Medical professionals influence health policymaking but the power they exercise is not well understood in low- and middle-income countries. We explore medical power in national health policymaking for child survival in Niger (late 1990s–2012) and emergency medicine specialisation in India (early 1990s–2015). Both case studies used document review, in-depth interviews and non-participant observation; combined analysis traced policy processes and established theoretical categories around power to build a conceptual framework of medical power in health policymaking. Medical doctors, mainly specialists, utilised their power to shape policy differently in each case. In Niger, a small, connected group of paediatricians pursued a policy of task-shifting after a powerful non-medical actor, the country’s president, shifted the debate by enacting broad health systems improvements. In India, a more fragmented group of specialists prioritised tertiary-level healthcare policies likely to benefit only a small subset of the population. Compared to high-income settings, medical power in these cases was channelled and expressed with greater variability in the profession’s ability to organise and influence policymaking. Taken together, both cases provide evidence that a concentration of medical power in health policymaking can result in the medicalisation of public health issues.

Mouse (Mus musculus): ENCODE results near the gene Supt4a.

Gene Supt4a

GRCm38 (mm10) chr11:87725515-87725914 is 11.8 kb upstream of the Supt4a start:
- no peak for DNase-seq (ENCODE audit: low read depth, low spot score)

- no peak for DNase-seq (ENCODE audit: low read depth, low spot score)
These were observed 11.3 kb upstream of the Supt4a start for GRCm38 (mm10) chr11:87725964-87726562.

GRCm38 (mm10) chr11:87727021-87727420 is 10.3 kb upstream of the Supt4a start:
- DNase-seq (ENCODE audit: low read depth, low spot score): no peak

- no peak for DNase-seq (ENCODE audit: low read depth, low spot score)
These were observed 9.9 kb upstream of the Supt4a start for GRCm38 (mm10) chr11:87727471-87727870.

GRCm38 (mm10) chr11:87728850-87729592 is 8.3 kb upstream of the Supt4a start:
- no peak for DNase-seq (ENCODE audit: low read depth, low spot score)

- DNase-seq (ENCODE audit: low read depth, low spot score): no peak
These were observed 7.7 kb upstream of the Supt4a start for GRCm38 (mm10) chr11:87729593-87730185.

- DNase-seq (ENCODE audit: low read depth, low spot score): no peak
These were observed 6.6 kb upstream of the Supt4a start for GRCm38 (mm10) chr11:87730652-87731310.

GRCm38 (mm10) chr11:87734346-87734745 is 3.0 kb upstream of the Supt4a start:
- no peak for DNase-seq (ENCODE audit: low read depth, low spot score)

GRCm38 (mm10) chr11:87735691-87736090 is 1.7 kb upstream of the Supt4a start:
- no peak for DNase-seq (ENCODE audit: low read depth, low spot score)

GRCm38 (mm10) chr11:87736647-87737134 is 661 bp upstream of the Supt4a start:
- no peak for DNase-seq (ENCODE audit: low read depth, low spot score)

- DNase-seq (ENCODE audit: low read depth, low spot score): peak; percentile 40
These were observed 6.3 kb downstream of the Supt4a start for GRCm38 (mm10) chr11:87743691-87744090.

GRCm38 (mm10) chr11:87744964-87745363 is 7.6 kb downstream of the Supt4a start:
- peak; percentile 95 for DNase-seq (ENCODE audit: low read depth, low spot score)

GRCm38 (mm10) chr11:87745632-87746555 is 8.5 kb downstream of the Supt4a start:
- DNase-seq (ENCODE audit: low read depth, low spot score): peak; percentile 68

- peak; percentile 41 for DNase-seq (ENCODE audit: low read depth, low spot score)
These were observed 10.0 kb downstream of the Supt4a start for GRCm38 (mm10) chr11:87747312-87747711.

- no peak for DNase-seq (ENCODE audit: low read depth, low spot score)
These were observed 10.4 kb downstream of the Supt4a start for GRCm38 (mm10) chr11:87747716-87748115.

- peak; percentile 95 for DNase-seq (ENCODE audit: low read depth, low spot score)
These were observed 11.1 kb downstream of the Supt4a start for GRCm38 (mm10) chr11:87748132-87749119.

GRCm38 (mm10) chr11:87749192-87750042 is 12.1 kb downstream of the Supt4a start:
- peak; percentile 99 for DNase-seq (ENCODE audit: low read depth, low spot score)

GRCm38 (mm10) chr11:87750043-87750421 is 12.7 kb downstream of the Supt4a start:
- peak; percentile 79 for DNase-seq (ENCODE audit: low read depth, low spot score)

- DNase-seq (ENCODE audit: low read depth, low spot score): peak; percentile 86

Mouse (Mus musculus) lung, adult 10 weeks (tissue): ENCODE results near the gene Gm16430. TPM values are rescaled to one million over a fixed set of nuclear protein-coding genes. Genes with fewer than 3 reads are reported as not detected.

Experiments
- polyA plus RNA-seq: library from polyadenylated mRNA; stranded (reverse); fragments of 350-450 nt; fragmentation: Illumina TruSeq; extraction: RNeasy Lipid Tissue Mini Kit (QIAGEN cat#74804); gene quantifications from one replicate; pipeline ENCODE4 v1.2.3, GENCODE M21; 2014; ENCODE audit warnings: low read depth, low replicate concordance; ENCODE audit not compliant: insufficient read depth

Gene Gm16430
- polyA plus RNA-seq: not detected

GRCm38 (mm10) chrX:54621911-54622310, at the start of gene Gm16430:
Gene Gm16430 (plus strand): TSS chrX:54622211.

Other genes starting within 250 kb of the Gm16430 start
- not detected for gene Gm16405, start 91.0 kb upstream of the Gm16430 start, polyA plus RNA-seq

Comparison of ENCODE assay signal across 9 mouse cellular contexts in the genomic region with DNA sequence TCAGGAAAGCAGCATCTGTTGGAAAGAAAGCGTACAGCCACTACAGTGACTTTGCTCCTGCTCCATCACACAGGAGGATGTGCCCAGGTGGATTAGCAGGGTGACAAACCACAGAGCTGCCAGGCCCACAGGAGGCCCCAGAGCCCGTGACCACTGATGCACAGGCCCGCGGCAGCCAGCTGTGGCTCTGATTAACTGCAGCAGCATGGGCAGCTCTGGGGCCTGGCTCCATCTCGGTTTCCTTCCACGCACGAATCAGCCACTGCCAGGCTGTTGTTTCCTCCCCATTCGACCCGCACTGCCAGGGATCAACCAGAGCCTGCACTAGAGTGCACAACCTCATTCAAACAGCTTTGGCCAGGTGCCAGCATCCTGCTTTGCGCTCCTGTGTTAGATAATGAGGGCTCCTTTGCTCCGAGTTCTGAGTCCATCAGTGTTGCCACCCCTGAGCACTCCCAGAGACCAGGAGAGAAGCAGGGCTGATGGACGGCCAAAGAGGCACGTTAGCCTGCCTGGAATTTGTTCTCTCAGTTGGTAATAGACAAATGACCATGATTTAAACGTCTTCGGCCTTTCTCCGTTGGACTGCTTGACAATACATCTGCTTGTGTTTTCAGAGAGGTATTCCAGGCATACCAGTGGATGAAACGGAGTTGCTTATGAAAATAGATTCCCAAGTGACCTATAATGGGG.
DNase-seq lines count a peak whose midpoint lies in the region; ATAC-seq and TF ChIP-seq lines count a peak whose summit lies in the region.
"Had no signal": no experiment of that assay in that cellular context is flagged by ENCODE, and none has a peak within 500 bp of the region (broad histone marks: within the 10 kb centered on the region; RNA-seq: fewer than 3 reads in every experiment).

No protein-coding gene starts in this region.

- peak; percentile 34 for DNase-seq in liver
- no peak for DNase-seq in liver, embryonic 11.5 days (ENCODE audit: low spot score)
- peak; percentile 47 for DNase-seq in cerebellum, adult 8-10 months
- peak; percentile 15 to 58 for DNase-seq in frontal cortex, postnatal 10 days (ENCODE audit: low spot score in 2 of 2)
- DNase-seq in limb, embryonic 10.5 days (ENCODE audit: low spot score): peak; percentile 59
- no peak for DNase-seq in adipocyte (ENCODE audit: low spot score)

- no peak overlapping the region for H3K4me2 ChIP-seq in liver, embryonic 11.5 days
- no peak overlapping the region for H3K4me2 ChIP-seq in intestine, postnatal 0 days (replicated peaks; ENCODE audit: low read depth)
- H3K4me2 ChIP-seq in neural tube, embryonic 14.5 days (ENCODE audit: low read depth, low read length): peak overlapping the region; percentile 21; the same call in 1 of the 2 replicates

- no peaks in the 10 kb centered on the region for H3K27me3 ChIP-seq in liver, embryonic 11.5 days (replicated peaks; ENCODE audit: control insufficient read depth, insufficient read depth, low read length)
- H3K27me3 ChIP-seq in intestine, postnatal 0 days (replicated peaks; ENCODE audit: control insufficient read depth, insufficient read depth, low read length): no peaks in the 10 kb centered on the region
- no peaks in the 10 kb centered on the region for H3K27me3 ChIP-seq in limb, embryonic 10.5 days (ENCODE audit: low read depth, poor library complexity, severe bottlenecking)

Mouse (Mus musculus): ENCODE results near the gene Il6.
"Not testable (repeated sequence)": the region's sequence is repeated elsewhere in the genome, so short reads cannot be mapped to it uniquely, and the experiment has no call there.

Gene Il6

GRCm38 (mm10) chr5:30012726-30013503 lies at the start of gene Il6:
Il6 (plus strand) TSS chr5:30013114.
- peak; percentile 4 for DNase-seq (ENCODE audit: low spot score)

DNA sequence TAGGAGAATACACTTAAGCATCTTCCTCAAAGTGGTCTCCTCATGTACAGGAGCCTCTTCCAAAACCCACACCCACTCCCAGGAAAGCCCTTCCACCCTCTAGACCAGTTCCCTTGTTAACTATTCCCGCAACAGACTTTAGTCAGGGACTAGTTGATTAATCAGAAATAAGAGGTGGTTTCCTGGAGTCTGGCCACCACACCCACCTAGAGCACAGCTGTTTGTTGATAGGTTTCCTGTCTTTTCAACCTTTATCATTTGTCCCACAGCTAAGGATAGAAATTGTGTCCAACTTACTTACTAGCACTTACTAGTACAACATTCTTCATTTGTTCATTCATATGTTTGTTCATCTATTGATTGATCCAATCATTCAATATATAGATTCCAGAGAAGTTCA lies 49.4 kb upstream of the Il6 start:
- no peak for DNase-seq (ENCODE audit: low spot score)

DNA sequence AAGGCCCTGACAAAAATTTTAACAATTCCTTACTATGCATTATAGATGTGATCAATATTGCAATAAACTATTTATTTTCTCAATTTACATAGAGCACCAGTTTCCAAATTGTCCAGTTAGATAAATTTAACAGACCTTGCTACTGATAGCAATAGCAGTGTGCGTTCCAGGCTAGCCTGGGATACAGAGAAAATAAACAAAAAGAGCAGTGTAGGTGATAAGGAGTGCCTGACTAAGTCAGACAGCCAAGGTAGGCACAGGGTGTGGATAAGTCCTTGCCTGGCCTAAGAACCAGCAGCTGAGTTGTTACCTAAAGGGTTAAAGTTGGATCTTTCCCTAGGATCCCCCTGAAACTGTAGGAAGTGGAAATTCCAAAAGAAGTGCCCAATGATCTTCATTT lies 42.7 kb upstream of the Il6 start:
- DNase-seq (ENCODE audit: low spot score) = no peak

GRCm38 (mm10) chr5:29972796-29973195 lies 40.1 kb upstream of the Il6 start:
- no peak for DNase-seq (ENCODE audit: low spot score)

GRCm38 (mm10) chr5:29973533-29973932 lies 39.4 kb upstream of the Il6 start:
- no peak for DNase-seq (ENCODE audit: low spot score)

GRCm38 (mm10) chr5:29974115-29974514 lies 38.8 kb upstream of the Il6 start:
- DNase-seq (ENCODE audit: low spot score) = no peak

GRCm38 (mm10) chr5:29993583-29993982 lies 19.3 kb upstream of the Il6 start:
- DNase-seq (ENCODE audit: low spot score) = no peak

- health policy
ASJC Scopus subject areas
- Public Health, Environmental and Occupational Health